Paris is populated by countless invisible people, people whom the average middle class person does not even see. How often have I gotten off a metro and walked past some bundle of gray clothes nodding off on the bench in the dusty but warm metro station, sheltering from the vicious winter.
During the early hours of the morning rush hour, homeless individuals camp out in their sleeping bags on filthy floors of metro stations while middle-aged suited men trundle off to work barely blinking an eye.
The French call them the SDF, that is, sans domicile fixe, loosely translated as “without fixed abode” or “without fixed address”. This seems to imply that they do not have just one address, but many addresses, or “abodes”! In other words, this person just cannot make up his or her mind where he/she wants to live…today this address, tomorrow, another address. Either way, it seems to mean that this person has at least one home.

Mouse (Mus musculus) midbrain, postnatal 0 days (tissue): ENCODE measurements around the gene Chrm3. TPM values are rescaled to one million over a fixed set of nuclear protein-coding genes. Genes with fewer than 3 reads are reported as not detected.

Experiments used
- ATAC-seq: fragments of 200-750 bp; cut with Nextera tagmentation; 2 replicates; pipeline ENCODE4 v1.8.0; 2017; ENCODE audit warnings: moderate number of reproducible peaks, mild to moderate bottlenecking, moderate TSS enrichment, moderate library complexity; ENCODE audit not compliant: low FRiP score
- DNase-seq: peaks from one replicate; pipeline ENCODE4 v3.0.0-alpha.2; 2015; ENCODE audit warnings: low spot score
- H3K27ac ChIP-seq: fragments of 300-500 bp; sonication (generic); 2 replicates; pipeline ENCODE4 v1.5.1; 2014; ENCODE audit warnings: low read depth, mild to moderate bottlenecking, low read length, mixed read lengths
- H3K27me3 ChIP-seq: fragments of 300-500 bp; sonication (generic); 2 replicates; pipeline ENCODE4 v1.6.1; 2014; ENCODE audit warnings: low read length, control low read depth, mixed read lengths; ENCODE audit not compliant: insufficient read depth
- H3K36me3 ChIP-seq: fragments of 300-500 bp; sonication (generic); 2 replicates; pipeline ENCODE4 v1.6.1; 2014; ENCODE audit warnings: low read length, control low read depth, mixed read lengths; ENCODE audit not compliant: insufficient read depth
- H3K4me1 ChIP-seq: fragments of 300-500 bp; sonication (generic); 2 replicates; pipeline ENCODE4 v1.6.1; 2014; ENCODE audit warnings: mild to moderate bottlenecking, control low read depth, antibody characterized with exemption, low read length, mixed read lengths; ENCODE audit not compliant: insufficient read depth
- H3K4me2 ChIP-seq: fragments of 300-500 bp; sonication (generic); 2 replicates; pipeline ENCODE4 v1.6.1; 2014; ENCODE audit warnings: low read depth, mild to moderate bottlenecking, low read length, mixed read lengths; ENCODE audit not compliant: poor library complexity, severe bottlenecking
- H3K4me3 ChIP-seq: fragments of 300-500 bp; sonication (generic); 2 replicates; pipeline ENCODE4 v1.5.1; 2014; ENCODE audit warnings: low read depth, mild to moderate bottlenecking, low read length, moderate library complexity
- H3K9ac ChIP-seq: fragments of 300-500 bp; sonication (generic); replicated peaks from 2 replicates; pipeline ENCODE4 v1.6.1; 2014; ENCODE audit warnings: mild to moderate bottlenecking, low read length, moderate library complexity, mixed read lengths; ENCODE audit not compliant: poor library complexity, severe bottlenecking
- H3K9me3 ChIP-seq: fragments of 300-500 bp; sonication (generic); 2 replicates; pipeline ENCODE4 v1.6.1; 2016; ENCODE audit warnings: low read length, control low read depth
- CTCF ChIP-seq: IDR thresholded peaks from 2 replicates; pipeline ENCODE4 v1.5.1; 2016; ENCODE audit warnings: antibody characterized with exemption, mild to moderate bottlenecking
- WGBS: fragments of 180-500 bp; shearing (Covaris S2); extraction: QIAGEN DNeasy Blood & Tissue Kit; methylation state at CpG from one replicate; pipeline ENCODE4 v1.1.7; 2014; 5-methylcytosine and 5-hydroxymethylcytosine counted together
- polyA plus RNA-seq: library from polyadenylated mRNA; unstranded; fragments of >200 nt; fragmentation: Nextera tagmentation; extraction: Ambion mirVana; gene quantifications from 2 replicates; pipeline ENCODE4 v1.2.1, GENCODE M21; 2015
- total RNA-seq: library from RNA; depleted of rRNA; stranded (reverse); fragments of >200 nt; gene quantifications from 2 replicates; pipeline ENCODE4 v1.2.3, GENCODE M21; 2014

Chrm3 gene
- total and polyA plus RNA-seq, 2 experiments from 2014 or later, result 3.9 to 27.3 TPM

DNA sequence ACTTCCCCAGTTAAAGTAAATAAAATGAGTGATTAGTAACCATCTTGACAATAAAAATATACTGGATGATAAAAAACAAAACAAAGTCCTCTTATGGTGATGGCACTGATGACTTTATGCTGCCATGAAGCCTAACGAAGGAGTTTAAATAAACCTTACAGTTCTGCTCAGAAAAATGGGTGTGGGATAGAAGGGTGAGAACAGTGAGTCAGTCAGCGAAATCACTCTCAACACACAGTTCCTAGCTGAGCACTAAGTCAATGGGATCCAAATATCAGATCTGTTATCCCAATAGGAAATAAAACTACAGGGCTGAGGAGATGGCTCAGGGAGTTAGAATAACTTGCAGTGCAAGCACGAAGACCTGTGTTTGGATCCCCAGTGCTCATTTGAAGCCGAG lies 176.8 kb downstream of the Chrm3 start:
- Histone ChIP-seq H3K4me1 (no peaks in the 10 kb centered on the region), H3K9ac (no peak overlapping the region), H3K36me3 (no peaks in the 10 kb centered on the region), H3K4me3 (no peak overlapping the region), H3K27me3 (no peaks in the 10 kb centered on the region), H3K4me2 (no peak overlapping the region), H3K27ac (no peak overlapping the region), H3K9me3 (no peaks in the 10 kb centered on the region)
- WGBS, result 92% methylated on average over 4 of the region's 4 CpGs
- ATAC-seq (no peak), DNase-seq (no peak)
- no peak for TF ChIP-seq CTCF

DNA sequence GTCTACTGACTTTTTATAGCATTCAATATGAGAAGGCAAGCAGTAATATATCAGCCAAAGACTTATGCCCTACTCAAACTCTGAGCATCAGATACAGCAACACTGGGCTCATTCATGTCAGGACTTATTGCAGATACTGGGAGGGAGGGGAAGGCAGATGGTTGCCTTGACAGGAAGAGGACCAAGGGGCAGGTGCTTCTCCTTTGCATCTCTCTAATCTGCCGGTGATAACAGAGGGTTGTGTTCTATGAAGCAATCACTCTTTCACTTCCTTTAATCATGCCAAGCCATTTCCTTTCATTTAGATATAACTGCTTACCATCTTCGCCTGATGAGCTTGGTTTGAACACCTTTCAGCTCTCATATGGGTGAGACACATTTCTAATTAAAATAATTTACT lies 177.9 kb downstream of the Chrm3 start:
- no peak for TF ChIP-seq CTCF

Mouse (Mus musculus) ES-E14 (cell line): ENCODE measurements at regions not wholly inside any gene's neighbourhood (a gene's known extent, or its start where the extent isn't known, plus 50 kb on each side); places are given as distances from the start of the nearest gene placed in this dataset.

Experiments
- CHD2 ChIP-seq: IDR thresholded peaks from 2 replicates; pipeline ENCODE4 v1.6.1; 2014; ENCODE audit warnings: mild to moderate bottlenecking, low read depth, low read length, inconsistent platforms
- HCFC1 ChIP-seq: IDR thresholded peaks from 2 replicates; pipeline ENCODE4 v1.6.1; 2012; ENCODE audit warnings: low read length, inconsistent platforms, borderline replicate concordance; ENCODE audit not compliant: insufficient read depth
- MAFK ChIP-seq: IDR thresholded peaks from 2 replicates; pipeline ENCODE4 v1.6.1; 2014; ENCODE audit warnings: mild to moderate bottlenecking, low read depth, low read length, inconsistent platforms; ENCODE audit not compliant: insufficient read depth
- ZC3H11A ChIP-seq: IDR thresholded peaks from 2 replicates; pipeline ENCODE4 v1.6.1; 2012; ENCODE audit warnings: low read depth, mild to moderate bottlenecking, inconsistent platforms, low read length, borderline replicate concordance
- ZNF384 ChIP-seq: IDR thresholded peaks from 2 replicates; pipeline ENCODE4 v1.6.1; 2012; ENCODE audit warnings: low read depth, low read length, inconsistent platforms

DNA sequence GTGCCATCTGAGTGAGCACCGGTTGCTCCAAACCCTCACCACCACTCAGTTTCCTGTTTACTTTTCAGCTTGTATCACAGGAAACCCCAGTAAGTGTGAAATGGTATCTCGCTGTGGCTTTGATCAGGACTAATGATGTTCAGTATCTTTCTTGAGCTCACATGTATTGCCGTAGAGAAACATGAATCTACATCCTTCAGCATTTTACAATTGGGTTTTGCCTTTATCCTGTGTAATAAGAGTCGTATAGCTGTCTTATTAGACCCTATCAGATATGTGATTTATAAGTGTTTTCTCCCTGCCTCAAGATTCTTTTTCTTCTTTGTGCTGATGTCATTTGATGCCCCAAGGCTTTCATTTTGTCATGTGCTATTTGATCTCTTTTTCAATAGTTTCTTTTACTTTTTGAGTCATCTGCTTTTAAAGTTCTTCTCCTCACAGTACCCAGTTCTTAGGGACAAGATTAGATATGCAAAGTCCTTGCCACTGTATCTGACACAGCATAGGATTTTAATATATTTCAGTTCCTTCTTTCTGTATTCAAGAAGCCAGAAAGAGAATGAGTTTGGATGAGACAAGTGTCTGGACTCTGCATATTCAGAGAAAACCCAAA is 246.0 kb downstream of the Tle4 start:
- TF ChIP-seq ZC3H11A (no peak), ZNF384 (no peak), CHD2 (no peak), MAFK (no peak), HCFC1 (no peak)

The SDF term just seems to politely candy-coat (and insulate with fairy floss) the harsh reality of the situation. Homeless means that they have no homes, not just a lack of a “fixed” home. At least the Québécois version sans abri, literally translated to “without shelter”, tells it like it is.